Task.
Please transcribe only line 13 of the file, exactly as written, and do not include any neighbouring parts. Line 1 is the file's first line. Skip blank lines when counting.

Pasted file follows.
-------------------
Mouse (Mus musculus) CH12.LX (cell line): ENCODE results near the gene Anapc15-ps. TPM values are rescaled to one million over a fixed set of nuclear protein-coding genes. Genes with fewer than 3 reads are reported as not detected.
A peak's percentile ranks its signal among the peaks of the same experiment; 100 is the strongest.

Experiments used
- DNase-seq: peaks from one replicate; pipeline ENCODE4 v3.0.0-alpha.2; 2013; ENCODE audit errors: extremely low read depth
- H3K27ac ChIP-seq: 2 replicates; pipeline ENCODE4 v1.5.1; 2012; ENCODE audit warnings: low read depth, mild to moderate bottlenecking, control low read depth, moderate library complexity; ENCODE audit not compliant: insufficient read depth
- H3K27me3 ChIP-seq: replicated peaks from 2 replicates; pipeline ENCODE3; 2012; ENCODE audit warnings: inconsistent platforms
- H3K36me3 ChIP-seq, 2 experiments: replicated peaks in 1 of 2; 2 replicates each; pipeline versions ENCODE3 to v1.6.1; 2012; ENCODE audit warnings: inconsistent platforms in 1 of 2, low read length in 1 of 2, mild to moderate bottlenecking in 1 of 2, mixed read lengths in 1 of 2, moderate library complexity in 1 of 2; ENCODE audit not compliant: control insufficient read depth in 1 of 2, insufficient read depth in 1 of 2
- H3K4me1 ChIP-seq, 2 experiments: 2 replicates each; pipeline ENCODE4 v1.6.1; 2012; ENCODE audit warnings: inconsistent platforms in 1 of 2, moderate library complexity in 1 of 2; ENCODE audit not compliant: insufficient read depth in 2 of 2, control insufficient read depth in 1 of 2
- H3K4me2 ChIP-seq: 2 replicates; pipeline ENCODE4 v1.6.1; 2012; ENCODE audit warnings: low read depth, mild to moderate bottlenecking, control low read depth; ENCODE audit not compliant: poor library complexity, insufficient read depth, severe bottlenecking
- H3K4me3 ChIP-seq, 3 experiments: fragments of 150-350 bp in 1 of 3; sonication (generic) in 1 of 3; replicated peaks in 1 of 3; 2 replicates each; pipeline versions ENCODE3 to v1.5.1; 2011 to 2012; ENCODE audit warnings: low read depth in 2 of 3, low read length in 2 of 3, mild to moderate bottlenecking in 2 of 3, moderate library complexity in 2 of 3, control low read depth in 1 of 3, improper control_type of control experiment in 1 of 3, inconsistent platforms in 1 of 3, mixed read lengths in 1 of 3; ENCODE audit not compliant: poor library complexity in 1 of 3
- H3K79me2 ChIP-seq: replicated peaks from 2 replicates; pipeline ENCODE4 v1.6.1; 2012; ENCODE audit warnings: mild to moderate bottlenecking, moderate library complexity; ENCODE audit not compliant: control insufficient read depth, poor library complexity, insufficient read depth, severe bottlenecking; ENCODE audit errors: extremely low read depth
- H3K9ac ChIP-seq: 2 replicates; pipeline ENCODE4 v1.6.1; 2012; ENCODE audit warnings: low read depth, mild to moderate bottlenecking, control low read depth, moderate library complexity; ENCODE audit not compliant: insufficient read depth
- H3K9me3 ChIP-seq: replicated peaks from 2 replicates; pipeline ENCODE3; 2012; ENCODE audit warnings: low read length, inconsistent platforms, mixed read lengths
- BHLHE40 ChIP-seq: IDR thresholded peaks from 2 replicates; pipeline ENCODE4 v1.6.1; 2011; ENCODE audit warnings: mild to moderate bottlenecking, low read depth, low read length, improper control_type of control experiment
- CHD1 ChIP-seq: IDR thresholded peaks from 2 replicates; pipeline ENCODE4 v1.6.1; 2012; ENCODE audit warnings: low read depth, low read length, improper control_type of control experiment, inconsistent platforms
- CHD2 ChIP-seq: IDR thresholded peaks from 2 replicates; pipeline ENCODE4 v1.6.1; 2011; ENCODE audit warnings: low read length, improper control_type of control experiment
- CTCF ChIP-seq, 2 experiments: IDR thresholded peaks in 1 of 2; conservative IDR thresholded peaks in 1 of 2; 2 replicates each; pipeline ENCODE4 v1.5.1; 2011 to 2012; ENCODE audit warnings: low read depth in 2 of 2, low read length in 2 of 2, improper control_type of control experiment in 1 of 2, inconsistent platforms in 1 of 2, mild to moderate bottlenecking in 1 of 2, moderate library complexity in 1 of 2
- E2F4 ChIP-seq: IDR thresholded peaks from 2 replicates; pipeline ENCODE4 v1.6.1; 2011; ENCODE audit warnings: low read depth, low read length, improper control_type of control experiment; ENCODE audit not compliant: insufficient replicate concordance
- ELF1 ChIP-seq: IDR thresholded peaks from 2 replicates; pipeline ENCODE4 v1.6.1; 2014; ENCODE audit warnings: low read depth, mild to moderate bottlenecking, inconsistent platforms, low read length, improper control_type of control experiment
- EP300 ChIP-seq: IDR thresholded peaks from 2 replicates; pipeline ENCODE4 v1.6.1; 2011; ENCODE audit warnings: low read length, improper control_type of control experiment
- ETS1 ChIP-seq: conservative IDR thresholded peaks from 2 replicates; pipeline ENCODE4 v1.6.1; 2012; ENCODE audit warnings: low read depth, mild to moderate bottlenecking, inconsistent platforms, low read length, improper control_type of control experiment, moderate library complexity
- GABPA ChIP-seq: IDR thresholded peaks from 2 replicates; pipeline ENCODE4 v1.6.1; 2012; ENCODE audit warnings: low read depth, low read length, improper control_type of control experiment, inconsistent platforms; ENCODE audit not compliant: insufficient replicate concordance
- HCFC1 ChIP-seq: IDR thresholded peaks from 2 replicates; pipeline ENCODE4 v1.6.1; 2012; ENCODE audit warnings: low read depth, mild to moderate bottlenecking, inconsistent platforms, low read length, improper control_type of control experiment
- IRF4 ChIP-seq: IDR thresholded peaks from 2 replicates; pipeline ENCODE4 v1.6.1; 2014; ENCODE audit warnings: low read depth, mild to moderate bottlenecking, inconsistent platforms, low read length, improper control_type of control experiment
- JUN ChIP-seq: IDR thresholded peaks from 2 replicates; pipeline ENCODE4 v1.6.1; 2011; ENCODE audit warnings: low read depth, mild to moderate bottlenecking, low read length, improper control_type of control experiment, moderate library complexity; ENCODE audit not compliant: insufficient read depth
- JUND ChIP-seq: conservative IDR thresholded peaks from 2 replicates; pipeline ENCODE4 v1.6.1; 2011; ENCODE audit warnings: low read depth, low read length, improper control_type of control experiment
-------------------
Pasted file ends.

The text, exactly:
- H3K9me3 ChIP-seq: replicated peaks from 2 replicates; pipeline ENCODE3; 2012; ENCODE audit warnings: low read length, inconsistent platforms, mixed read lengths